Artificial Intelligence will also be showcased at the TOMRA Food Innovation Breakfast in the Aotea Centre’s Waihorotiu Room on Wednesday 4 April. The company’s Head of Innovation, James French, will give a presentation that starts by asking, “What sort of impact will Artificial Intelligence have on the food industry?” James will review how AI is already making a positive difference in day-to-day operations at food packhouses and processors before discussing how AI will become increasingly important to the food industry in the near future.      
TOMRA Food’s world-class expertise will also be shared with congress delegates by the company’s Inspection Science Manager, Robert Valkenburg. With a focus on product quality, Robert will present an academic paper that compares methods for rapid non-destructive and destructive measurement of dry matter, firmness, and rot in Haas Avocados.

TOMRA’s avocado solutions

TOMRA’s innovative, industry-leading solutions for avocado packhouse operations (and for citrus fruit and apples) include the TOMRA 5S Advanced sorting and sizing platform, the Spectrim sorter and grader, and the Inspectra² grading system.
The TOMRA 5S Advanced, which first became available in 2021, builds on the class-leading performance of Compac's Multi-Lane Sorter (TOMRA acquired Compac in 2016), but was redesigned from the ground up. As its name suggests, this is the fruit industry’s most advanced sorting platform. The software features provide for optimization and efficiency across the line, improving productivity, quality, and efficiency. These include programs for element mixing, exact packout optimization, throughput control, and a Dynamic Lane Balancer. All these programs are easily controlled via the sorter’s intuitive graphic user interface.


Unrivaled efficiencies are made possible by the machine’s specialized software features and connectivity to the cloud-based customer portal and data platform TOMRA Insight, which can make sorting machines the digital heart of packhouse operations. This enables better, data-driven decisions and futureproofs packhouse businesses to meet the industry’s evolving needs. TOMRA Insight also enables better flow of information up and down the supply chain and opens a pathway to traceability from bin to pack – exactly the kind of thing consumers want to see when questioning where an avocado has come from.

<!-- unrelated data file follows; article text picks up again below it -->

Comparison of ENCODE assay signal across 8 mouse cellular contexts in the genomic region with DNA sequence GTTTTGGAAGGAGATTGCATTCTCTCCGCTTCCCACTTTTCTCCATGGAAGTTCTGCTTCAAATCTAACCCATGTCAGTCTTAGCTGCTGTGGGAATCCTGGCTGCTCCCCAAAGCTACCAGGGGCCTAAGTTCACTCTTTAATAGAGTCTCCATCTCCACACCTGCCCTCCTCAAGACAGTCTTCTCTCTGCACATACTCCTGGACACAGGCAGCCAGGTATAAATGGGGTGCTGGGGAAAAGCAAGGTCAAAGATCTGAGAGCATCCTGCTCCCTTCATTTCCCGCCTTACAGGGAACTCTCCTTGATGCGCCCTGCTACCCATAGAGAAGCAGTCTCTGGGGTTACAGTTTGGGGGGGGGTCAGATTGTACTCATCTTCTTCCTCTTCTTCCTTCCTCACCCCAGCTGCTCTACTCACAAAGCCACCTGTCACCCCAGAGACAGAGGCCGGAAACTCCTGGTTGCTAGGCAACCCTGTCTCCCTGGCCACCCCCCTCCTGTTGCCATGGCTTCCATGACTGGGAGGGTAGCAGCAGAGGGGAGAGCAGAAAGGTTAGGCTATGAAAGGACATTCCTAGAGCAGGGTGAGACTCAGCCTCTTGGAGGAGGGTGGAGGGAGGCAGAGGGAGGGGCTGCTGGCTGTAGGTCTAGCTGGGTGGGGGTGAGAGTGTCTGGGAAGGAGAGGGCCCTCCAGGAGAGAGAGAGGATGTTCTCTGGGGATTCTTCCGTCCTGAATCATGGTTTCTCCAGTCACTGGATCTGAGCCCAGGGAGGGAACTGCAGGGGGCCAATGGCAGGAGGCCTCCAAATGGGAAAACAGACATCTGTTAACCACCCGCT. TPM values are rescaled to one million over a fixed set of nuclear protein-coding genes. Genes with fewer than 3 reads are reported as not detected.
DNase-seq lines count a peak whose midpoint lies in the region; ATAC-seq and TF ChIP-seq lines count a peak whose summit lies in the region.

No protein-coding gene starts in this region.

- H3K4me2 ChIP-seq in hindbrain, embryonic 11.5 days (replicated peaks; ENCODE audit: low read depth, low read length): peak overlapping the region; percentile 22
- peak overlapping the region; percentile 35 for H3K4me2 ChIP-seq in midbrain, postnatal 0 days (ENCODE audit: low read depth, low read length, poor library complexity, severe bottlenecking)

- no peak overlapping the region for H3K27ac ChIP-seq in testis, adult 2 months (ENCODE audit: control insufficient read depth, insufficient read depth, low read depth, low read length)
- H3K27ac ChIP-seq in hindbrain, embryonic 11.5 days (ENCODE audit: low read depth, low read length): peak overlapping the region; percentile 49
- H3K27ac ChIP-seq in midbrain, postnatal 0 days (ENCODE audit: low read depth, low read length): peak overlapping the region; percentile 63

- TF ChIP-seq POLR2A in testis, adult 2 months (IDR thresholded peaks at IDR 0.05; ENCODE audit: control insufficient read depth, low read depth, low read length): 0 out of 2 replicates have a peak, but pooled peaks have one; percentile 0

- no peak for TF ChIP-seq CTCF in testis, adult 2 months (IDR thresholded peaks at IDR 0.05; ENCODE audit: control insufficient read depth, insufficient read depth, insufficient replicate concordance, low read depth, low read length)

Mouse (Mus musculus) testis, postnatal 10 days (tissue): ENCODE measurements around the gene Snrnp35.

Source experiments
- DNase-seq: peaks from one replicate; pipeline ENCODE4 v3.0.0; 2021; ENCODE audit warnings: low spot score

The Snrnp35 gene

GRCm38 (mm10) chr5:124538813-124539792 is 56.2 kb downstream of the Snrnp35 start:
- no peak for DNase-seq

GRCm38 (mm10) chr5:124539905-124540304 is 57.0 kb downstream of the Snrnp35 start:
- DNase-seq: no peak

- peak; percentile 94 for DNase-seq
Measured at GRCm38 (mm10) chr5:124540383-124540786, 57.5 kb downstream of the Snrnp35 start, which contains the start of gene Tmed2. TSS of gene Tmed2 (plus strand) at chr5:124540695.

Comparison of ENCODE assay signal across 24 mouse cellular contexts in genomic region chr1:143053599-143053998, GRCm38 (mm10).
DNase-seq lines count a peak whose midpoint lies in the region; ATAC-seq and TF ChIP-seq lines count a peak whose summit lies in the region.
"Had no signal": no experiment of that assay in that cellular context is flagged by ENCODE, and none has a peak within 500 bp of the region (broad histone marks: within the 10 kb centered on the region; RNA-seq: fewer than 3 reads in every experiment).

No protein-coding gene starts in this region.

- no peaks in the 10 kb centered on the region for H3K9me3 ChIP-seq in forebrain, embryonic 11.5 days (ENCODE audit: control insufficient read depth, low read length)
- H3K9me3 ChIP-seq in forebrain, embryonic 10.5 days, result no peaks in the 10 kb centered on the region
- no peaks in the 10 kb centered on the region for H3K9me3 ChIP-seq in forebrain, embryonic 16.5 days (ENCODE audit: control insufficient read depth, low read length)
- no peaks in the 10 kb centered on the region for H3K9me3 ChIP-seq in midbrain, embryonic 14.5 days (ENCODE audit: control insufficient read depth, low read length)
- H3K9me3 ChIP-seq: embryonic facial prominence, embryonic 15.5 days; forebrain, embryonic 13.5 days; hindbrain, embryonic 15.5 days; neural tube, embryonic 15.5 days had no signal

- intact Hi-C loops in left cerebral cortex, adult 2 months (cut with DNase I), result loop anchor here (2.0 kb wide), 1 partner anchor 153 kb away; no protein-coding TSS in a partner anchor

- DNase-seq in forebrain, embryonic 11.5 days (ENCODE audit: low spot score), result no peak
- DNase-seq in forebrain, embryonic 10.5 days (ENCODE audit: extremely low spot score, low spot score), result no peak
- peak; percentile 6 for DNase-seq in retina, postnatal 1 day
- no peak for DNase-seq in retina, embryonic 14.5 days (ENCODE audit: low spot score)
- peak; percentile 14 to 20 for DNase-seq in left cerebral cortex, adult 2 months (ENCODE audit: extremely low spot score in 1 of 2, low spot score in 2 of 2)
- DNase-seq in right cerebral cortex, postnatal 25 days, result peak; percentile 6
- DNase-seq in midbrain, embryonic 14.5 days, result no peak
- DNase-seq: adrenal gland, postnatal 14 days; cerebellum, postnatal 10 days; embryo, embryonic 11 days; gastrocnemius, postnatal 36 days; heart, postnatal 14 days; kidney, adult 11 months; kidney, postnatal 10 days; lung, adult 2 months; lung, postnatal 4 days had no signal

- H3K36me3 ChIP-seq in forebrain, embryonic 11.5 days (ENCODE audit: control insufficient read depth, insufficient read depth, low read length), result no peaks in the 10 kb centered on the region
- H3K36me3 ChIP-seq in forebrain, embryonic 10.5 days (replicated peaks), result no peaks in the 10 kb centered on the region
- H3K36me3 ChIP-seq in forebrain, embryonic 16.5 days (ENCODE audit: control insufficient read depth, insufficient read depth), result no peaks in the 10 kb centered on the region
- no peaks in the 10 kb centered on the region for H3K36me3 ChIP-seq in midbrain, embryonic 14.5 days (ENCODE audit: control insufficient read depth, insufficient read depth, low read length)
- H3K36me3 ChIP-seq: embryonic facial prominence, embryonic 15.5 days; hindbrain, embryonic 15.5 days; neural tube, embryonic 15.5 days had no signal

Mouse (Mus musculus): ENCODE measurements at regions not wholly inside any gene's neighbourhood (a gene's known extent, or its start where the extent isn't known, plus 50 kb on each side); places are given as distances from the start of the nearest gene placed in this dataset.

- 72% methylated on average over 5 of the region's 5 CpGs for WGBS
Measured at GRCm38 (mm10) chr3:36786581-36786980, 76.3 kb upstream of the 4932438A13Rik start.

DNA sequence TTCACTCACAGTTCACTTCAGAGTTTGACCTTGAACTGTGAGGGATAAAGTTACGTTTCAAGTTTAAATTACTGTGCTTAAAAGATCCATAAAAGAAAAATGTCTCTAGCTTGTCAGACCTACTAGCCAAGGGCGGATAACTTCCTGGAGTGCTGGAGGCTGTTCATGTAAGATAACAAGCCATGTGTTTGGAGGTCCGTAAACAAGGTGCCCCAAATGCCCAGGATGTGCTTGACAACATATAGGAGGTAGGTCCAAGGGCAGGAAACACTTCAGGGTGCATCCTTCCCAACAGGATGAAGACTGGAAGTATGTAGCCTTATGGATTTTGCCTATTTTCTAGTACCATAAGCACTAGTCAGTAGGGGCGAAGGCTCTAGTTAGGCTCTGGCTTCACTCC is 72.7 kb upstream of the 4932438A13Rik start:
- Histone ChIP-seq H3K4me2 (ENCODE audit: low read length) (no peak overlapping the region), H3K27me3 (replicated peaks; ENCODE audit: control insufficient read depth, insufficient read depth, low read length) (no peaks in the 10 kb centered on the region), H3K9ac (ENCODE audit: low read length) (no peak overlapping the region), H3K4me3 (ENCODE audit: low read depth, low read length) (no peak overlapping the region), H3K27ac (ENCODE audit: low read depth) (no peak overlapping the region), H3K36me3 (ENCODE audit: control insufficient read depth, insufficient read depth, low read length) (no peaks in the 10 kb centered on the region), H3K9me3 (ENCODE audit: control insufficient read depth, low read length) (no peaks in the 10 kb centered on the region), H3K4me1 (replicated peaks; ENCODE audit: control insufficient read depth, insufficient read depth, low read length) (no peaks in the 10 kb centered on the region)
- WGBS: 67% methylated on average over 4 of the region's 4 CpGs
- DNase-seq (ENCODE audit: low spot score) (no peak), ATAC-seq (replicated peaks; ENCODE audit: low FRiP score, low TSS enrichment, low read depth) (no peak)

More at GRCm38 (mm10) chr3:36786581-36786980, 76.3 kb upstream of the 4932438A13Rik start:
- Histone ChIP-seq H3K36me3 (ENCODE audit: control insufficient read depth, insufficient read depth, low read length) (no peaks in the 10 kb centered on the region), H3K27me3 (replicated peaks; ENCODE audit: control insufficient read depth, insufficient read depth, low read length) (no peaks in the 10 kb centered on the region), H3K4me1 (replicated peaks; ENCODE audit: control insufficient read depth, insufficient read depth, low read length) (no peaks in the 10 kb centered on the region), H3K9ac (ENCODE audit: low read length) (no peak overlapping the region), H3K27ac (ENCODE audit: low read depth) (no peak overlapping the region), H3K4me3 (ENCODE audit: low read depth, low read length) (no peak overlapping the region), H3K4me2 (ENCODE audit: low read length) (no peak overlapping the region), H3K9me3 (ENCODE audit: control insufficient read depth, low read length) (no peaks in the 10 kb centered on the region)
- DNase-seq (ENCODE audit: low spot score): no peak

When using Spectrim, the avocados are sorted according to color and surface blemishes. Then the fruit can be graded for size and minor to major defects, including skin blemishes, insect damage, misshapen fruit, bruising and abrasions. Spectrim’s sorting parameters can be configured to grade for differing levels of defects, so that there’s full control when matching product grades to different markets.

Inspectra² is a non-invasive solution for internal grading, particularly for dry matter content. This platform’s near-infrared spectrometer can detect dry matter content, fruit by fruit. 
By utilizing these capabilities, avocado packhouses can eliminate some of their toughest daily operational challenges, enhance efficiencies and profitability, and provide customers with precisely the product quantity and quality they’ve asked for. And in a world where the market value of food brands depends mostly on intangible assets, including brand equity, packhouses can also help customers protect their brand reputations.